Nazi Literature in the Americas

This is genius! A satirical “encyclopedia” of … really bad fiction. Bolaño’s Nazi Literature in the Americas contains biographies of 31 authors and poets, complete with a bibliography and a list of publishing houses and magazines. At the beginning, you don’t see the irony if you’re not careful, but after page 56, where novelist Ernesto Perez Mason challenges a rival author to a duel, it is quite apparent. This is the point where I laughed out loud:

“In 1965 he published Poor Man’s Soup, which related – in an irreproachable style, worthy of Sholokov – the hardships of a large family living in Havana in 1950. The novel comprised fourteen chapters. The first began: ‘Lucia was a black woman from…’; the second: ‘Only after serving her father…’; the third: ‘Nothing had come easily to Juan…’; the fourth: “Gradually, tenderly, she drew him towards her…’ The censor quickly smelled a rat. The first letters of each chapter made up the acrostic LONG LIVE HITLER. A major scandal broke out. Perez Mason defended himself haughtily: it was a simple coincidence. The censors set to work in earnest, and made a fresh discovery: the first letters of each chapter’s second paragraph made up another acrostic – THIS PLACE SUCKS. And those of the third paragraph spelled: USA WHERE ARE YOU. And the fourth paragraph: KISS MY CUBAN ASS. And so, since each chapter, without exception, contained twenty-five paragraphs, the censors and the general public soon discovered twenty-five acrostics. I screwed up, Perez Mason would say later: They were too obvious, but if I’d made it much harder, no one would have realized” (57-58). The translator must have really enjoyed translating these!

What Bolaño makes fun of, in these right-wing authors, is that they all take themselves very seriously while producing mediocre (if not terrible) works of literature. Some of them have turbulent emotional lives as well, like how creative genius troubles artists. The figures covered in the volume have varying levels of attachment to the Nazi ideology. Some fancy overtly fascist ideas while others simply nurture sympathy. For example: “In answer to a question about the puzzling abundance of Germanic elements in the work of a Central American author, [Gustavo Borda] once said: ‘I have been tormented, spat on, and deceived so often – the only way I could go on living and writing was to find spiritual refuge in an ideal place… In a way, I’m like a woman trapped in a man’s body…’” (118). This quote illustrates quite well this author’s pomp and stupidity.

I don’t always enjoy works of literature that are set in literary circles (I read snippets from 2666, and that didn’t make me that excited) but this one’s thought-provoking, and it takes a bit of self-reflexivity for an author to write such a book: one of the aims is to pose the question of whether “good art” isn’t something relative. I mean, what makes these 31 authors ridiculous is the fact that they produce bad literature, as well as being Nazis (on that score, I slightly felt that he was beating a dead horse. And on the other hand, there have been a few authors, objectively considered to be “successful”, but known to have flirted with Nazism or anti-Semitism.) In the final piece, which hints at the fictional nature of the account, Roberto Bolaño appears as the fellow inmate of a poet. Later, he assists a private detective in the trail of another. Bolaño asks the detective: “How can I help you, I asked him. By advising me on poetic matters, he said. This was his reasoning: Ramirez Hoffman was a poet, I was a poet, he was not. To find a poet, he needed the help of another poet. I told him that in my opinion Ramirez Hoffman was a criminal, not a poet. All right, all right, maybe in Ramirez Hoffman’s opinion, or anyone else’s for that matter, you’re not a poet, or a bad one, and he’s the real thing. It all depends, don’t you think?” (218). I think this is where Bolaño makes it clear that he wants readers to question the absolute value of aesthetic quality.  Michael Wood from the London Review of Books thinks that for Bolaño, right and left don’t matter that much, as authors on both sides share the same intensity of passion – and often lunacy – for literature, which is what makes it worrying. “Literature on both sides – there probably isn’t any literature in the centre, at least in Bolaño’s view – is delusion, disease.” That sounds like an interesting idea…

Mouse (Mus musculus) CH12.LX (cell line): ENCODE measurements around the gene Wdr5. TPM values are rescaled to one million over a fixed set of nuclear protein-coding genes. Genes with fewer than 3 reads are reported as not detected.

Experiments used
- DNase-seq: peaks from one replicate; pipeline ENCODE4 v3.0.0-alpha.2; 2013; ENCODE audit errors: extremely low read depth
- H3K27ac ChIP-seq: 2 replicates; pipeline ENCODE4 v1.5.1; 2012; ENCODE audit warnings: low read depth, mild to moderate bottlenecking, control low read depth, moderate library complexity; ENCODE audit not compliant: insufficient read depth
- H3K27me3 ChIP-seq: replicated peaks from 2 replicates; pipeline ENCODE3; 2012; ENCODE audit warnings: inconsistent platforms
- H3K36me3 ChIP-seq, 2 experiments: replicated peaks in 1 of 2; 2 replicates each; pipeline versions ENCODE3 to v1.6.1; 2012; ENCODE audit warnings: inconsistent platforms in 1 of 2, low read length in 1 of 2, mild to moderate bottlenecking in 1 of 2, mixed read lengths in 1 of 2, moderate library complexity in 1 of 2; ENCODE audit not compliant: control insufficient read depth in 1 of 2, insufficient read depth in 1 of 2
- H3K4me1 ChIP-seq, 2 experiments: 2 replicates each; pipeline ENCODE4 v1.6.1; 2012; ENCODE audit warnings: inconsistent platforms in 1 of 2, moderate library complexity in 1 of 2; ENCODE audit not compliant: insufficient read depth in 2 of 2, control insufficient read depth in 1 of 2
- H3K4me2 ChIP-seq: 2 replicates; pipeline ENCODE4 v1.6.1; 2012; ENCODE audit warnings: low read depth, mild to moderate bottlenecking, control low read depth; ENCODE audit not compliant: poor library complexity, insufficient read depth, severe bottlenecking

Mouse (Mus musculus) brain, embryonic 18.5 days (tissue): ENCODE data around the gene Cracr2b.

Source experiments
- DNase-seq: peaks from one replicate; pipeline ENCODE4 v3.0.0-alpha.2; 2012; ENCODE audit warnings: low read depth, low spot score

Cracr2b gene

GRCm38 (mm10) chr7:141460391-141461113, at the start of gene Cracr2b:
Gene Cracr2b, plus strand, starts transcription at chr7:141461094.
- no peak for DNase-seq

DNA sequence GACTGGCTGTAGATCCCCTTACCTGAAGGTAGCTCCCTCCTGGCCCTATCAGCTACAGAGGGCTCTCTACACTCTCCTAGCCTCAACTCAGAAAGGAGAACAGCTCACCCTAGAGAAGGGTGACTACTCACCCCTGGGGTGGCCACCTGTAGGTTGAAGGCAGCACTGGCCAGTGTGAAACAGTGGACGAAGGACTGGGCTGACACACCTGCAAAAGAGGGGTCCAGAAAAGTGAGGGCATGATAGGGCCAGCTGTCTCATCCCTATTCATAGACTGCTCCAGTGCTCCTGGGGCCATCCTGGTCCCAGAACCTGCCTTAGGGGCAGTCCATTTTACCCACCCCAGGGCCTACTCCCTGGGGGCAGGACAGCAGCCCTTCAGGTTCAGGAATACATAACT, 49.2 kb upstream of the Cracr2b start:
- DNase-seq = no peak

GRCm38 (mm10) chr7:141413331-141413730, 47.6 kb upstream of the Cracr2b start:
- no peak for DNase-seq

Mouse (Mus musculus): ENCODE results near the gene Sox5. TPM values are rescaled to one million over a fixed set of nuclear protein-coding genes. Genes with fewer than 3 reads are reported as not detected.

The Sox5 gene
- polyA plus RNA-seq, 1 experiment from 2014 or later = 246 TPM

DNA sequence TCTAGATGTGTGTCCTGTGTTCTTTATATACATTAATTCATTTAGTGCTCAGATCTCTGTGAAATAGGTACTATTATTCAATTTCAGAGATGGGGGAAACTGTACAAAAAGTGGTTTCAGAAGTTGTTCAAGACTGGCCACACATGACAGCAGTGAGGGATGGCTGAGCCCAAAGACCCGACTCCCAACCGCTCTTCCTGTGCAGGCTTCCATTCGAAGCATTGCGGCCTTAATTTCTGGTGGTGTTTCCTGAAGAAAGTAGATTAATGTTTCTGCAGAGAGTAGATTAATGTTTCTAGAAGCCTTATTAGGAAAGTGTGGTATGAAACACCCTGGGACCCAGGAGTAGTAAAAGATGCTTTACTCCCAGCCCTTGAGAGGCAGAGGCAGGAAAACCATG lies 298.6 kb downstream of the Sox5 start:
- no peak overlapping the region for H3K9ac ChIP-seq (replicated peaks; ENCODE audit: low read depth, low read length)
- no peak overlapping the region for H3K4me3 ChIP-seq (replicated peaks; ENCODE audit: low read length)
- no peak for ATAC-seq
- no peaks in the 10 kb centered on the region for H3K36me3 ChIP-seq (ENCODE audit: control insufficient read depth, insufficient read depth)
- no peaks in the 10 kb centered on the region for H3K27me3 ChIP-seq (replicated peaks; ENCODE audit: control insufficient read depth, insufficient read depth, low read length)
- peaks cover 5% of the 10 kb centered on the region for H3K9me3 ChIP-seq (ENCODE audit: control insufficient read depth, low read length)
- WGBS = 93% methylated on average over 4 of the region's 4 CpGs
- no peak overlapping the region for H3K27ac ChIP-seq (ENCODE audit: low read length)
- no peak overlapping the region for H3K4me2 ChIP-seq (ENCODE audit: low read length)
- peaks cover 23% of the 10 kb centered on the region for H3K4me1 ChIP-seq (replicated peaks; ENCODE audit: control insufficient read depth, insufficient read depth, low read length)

The story sort of spills over to the epilogue (which contains the bibliography), Bolaño has made every effort to make every bit of the book rich and colourful. The list of “secondary figures” indicates that many of them lived the final years of their lives in misery or died in undignified circumstances (I don’t know how I feel about the one who committed suicide after being raped by three drunk Uzbek soldiers). There were South American and German references that didn’t make sense to me. Many author names I didn’t recognize – some of them made-up, or intentionally obscure, I’m sure – and I wondered for example, if some of the surnames might be spoonerisms. Another mystery for me is the picture of that burnt matchstick on the cover, which has presumably been used to burn a hole inside the “O” in Bolaño’s surname. Any ideas?

Anyway, interesting read, recommended to anyone who wants to try something fun and different.

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